Local and migratory armyworm are making their presence felt, with reports coming in from Moama, north-western Victoria and the Mallee area. But this doesn’t necessarily mean they will cause damage to crops.
In this article we will provide information on recent reports and explain why action might not be needed depending on the larvae size and crop stage.
Armyworm is the common name for several species of crop and pasture moth larvae. The native species of armyworm include the common armyworm (Mythimna convecta), the southern armyworm (Persectania ewingii) or the inland armyworm (Persectania dyscrita).
Armyworm moths can be highly migratory and will be more abundant in years when there has been higher rainfall inland or in coastal breeding areas, where source populations are based over autumn and winter. Inland and southern armyworm are the species most likely to be found in Victoria during autumn and winter, as they are relatively cold tolerant, whereas the common armyworm is normally found in NSW over the winter with flights into Victoria occurring during late winter and spring.
Being able to tell the difference between these three armyworm species is generally not critical because their habits, type of damage and control measures are similar.
For more information on armyworm including identification, control and behaviour visit our PestNote.
In the last two weeks we have received reports of armyworm in cereals in Ouyen and Hopetoun, and through the southern Mallee region. Some large common armyworm larvae have also been reported in barley in Moama.
Closer inspection of the images sent showed one of the reports was common armyworm and two were southern armyworm. It’s common to see native species of armyworm in south-eastern Australia at this time of year.
How to know if larvae will cause damage
Crops which are most susceptible to economic damage include barley, oats, rice and grass pastures, but armyworm can also occasionally cause foliage damage or secondary tiller loss in wheat and triticale.
The extent of damage depends on the size of larvae present at vulnerable crop stages; 70% of all food consumed is in the final larval stage (30-40mm).
Defoliation is normally only a risk when armyworm reach very high numbers. While extensive defoliation of tillering and flowering crops is unusual in our region, you can find more information on defoliation rates in this Beat sheet article about extreme defoliation experienced in Queensland in 2019.
Head lopping most frequently occurs during late stages of crop senescence, when the other green material on the plant starts to dry out leaving less palatable food for the larvae at the base of the plant.
Barley is most susceptible to head lopping because it has a relatively thin stem, making it easier for larvae to chew through in comparison to other cereals.
The risk of head lopping is highest when mature caterpillars are present, because armyworm feed more as they reach maturity, and they have bigger jaws for chewing than smaller grubs.
Therefore, the development profile of this pest is key. If small to mid-sized larvae are present as the crop turns, then they are unlikely cause head lopping. Alternatively, if larvae are large enough to pupate before crop senescence, then there won’t be enough grubs left to cause economic loss.
An example from the field
As an example, the grubs found in Moama (shown in the photo above) were around 20mm long, placing them at larval stage 4. Modelling data which incorporates the common armyworm development profile and local climate data predicts that these larvae will pupate by the time the crop starts to senesce. Therefore, the risk of head lopping is very low. These simulations show that factors such as the date that larvae were found, their size, as well as the type and stage of crop are vital when deciding whether intervention is required.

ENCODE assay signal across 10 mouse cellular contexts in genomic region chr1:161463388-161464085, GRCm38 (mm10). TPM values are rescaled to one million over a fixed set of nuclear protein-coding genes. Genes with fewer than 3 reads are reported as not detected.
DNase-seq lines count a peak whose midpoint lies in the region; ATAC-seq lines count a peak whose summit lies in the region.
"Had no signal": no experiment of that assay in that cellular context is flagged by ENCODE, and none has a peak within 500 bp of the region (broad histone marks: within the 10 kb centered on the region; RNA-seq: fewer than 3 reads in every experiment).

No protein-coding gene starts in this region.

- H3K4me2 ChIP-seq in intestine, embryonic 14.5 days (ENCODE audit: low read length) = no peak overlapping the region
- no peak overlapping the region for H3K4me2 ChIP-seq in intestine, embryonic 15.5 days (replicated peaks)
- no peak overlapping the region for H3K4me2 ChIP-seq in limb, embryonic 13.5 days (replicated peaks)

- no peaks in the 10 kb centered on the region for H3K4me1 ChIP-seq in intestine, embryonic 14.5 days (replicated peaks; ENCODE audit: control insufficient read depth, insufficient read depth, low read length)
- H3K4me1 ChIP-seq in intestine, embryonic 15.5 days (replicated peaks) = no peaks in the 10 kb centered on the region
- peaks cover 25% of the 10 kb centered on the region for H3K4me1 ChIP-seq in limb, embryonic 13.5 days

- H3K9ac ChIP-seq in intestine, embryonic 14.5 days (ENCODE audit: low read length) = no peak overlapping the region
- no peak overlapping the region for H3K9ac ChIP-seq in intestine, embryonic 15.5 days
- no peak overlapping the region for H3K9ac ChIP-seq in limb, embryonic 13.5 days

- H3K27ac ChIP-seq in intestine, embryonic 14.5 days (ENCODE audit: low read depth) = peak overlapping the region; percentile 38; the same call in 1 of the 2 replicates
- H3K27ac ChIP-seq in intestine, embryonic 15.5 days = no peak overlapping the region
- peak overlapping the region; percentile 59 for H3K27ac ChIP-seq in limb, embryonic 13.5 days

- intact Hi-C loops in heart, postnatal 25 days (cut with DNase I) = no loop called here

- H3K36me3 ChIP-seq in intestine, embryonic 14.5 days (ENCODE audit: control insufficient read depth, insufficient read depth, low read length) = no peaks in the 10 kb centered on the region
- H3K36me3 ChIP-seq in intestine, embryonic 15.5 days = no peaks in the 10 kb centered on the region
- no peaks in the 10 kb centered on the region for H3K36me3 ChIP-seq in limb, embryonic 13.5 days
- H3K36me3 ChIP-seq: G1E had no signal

Cesar Australia are currently working on the adaptation of our modelling tool DARABUG for industry use. The app will be used to predict the growth rate and stages of common armyworm and native budworm in relation to the crop stage, to highlight when to focus monitoring efforts and if damage is likely to occur.
If you are interested, we are able to run simulations for common armyworm development and provide information on monitoring dates for your area. Please get in touch for more details.
Although control of armyworm in south-eastern Australia is rarely needed, it’s important to keep an eye on when large larvae will be present at vulnerable crop growth stages, as explained above.
Common armyworm are likely to have migrated into cropping regions from mid winter. Monitoring should occur from August to November, particularly in barley, with the most critical time being 3-4 weeks prior to harvest (although crops should also be monitored during tillering).
Armyworm larvae are active at night, seeking shelter under debris and vegetation on the ground during the day. This means that the best way to monitor is to do a direct ground search along with a sweep net in the evening.
If you find armyworm in your crops, please let us know so we can keep up to date with their numbers in 2021.
A rule of thumb threshold of 8 – 10 armyworm larvae per m2 in cereals provides a guide for spray decisions during winter and early spring.
When cereal crops (mostly barley or oats) approach ripening and are drying off, the threshold drops to 1 – 3 larvae per m2 due to the risk of head lopping.
Parasitic flies and wasps, predatory beetles and diseases are often effective at suppressing natural populations of native armyworm species.
Many thanks to Leo McGrane and Garry McDonald for contributions to this article, and to the following advisors for their reports: Andrew James (Dodgshun Medlin), Matt Bissett (Independent) and Brad Bennett (Agrivision).